Dictator Stalin voted third most popular Russian

MOSCOW (Reuters) - Soviet dictator Josef Stalin was voted Russia’s third most popular historical figure in a nationwide poll that ended on Sunday, despite the famine and purges that marked his rule.

Men hold a portrait of Josef Stalin during a rally marking the anniversary of the Soviet dictator's birth in his home town of Gori, some 80 km (50 miles) west of Tbilisi, December 21, 2008. REUTERS/David Mdzinarishvili

The “Name of Russia” contest run by Rossiya state television channel over more than six months closed on Sunday night with a final vote via the Internet and mobile phones. It drew more than 50 million votes in a nation of 143 million.

Millions of Soviet citizens perished from famine during forced collectivization, were executed as “enemies of the people” or died in Gulag hard labor camps during Stalin’s rule which lasted for almost 30 years until his death in 1953.

“We now have to think very seriously, why the nation chooses to put Josef Vissarionovich Stalin in third place,” prominent actor and film director Nikita Mikhalkov, one of the contest’s judges, said after the results of the vote flashed on a screen.

“We may find ourselves in a situation where absolute power and voluntarism that ignores people’s opinions may prevail in our country, if a fairly large part of the nation wants it.”

At the top of the list was 13th century prince Alexander Nevsky, who defeated German invaders, followed by Pyotr Stolypin, a prime minister in the early 20th century known for agrarian reforms and a clampdown on leftist revolutionaries.

The project was launched in mid-June with a list of 50 historical figures selected from some 500 original ones.


Support for the Georgian-born Stalin came alongside widespread grief at the death of Soviet-era dissident Alexander Solzhenitsyn in August as the project was gaining pace.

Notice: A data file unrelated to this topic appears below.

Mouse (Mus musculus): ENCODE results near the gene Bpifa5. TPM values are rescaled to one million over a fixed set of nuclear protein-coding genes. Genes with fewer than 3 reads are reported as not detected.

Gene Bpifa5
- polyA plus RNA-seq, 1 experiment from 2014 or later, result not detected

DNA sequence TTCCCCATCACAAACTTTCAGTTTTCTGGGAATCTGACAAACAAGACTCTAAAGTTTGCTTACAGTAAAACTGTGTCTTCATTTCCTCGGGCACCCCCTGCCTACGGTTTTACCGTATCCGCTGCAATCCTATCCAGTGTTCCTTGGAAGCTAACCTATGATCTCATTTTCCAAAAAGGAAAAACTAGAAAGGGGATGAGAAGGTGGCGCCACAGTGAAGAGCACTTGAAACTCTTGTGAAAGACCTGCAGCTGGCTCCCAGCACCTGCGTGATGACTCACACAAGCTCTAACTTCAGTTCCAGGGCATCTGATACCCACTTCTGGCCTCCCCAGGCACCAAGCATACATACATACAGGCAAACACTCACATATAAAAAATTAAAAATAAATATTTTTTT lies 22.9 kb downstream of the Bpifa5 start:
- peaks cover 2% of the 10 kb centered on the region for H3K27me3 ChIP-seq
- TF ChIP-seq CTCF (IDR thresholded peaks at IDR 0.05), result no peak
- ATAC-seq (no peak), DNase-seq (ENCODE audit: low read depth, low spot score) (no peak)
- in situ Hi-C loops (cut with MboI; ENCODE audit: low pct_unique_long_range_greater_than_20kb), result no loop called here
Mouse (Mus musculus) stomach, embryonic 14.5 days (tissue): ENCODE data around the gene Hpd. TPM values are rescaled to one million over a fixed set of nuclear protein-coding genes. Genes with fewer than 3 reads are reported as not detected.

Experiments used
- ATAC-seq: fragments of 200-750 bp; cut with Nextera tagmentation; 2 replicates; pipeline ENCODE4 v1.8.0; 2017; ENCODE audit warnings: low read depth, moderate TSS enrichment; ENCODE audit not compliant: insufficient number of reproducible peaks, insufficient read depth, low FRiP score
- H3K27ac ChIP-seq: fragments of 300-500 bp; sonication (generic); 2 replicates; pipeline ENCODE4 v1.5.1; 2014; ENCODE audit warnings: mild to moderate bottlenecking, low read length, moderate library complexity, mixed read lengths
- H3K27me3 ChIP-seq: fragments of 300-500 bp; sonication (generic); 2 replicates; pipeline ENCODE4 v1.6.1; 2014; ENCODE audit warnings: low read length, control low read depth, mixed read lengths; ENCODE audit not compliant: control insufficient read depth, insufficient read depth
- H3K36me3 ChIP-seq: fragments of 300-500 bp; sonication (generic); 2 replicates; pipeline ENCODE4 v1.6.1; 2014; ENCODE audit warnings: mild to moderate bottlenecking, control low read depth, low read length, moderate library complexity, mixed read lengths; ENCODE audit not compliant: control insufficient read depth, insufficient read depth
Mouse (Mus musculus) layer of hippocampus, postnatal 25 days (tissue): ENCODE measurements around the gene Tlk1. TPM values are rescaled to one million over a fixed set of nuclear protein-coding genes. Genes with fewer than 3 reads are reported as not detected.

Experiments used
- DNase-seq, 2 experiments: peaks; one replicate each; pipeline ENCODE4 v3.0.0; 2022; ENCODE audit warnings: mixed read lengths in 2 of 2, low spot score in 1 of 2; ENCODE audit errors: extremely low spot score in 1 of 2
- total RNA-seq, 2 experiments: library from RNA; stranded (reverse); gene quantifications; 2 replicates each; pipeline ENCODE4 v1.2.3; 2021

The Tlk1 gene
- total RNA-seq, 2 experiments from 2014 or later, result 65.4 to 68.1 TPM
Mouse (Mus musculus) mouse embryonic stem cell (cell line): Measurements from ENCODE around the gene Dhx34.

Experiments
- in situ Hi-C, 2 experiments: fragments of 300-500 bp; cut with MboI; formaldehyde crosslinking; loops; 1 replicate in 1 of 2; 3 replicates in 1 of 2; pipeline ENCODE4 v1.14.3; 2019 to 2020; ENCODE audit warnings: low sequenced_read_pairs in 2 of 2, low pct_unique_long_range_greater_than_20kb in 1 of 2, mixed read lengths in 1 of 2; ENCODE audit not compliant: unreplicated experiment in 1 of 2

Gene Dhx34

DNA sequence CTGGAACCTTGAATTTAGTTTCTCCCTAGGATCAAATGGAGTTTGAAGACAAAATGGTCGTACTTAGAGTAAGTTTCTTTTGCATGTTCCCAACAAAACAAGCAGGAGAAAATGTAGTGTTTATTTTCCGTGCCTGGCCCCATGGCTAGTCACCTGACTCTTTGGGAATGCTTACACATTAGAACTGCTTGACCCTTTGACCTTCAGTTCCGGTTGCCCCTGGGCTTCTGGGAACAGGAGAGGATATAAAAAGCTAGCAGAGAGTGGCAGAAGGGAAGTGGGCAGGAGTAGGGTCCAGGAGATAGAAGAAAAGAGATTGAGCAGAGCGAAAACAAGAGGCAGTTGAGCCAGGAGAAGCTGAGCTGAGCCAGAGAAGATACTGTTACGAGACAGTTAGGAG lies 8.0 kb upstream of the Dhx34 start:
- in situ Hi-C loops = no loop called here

Solzhenitsyn, himself a former political prisoner, told the world the gruesome truth about Stalin’s camps in his book “The Gulag Archipelago.”

“The younger generation is fed with myths about Stalin. It knows nothing about the millions who died in Gulag camps but well knows he was a strong leader who defeated (Nazi) Germany,” human rights activist Lev Ponomaryov told Reuters.

He said a whiff of Stalinism was felt in Russia’s harsh tone with the West which has accused Moscow of backtracking on democratic reforms and keeping a tight lid on dissent.

“Again, foreign enemies are to blame for all internal problems, so you need to rule with an iron fist -- it’s a purely Stalinist method.”

Stalin’s nostalgic supporters like to repeat that he defeated Nazi Germany, industrialized the Soviet Union and achieved total literacy across a backward peasant nation.

“Of course, there were also dark pages...and coming along with his genius there were also destructive moments, but in general he is remembered mostly as a great leader,” Viktor Ilyukhin, a leading member of the Communist party, told Reuters.

“We have been living under capitalism for 20 years now and so what? We are now a rank-and-file country, no longer a superpower. Our voice is weak both in economics and politics, and key decisions are sometimes taken without us.”

Reporting by Dmitry Solovyov; editing by Philippa Fletcher